Again, I don't know if this says more about my dull palate or the wine itself, but I felt this wine was unsubstantial. This was a smooth wine and I did like the roundness but I just couldn't find the blueberry and blackberry. I don't think I'll buy this again.
Leesy aromas of peach, minerals, nuts, and vanilla oak; rather Meursault-like. Sweet and creamy in the mouth, with orange and nut flavors nicely framed by firm acidity. A bit youthfully aggressive but silky and light on its feet. Firm finish features good gripMy Notes:
I had tasted this wine before and was pleased to see it again. I shared this wine at a family cookout and it was well received. Not everyone likes this but I enjoyed the vanilla oak. I can easily see buying this again.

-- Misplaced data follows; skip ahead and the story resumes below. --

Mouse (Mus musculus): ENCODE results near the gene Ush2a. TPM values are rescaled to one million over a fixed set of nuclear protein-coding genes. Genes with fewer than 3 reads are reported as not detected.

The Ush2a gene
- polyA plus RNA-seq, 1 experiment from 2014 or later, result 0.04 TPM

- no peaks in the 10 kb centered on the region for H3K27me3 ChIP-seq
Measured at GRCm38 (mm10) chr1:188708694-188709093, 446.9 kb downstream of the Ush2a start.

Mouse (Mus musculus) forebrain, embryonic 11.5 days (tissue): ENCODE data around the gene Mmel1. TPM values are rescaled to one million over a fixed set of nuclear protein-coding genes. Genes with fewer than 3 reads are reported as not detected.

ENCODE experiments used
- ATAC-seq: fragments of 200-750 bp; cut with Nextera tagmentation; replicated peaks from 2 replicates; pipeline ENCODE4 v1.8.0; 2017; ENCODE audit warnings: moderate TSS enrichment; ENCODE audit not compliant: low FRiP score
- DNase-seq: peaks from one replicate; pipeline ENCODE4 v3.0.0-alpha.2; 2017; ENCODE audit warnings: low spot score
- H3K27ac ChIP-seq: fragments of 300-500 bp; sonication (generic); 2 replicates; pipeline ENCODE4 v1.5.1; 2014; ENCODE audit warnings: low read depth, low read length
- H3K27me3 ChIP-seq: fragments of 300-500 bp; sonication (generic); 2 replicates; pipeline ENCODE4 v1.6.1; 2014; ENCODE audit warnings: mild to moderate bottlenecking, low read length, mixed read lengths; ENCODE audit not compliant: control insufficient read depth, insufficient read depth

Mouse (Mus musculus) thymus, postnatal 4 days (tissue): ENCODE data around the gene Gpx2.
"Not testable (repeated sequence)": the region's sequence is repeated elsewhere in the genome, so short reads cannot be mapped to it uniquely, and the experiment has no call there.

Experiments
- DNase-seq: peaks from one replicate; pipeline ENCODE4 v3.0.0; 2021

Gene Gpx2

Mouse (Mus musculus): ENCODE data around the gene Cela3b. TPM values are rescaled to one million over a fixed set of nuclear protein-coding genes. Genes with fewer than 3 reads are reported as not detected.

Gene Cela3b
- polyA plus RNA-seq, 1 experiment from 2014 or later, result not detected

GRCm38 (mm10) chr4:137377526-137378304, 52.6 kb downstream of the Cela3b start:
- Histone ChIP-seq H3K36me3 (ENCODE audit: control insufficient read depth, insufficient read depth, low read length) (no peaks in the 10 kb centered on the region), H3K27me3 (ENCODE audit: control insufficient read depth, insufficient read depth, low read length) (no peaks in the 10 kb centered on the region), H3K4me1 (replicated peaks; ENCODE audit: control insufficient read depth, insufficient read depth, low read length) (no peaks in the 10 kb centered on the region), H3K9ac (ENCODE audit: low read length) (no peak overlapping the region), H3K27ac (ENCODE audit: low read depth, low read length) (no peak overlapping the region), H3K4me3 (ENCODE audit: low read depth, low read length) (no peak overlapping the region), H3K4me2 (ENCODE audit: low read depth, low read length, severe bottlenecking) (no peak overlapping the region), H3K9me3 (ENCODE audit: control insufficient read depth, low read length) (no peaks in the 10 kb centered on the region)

Pale gold and just slightly effervescent, it has a very aromatic nose (as one expects from Albariño) filled with apples, limeaid, fennel and carnations. Complex flavors of sweet white cherries and crunchy applemeat are the first things you taste, then on the midpalate, all of a sudden, a blast of lime zest, and spice blend to make your mouth water. This wine cries out for fresh just-caught seafood simply prepared and preferably served to good friends.My notes:
The tasting notes make it sound like an explosive fruit salad. Honestly I tasted the fruitiness but found this wine a little thin on the tongue. It's certainly not overpowering but I was looking for more flavor.
L'Hiver is Mendocino syrah that makes an excellent food wine. The electric blood color is eye catching for starters. Tart cherry flavors and a reduced cranberry-ness fall short of bringing a pucker and is well balanced. Fairly strong in the mouth but not all hefty. Very nice simple syrah.My notes: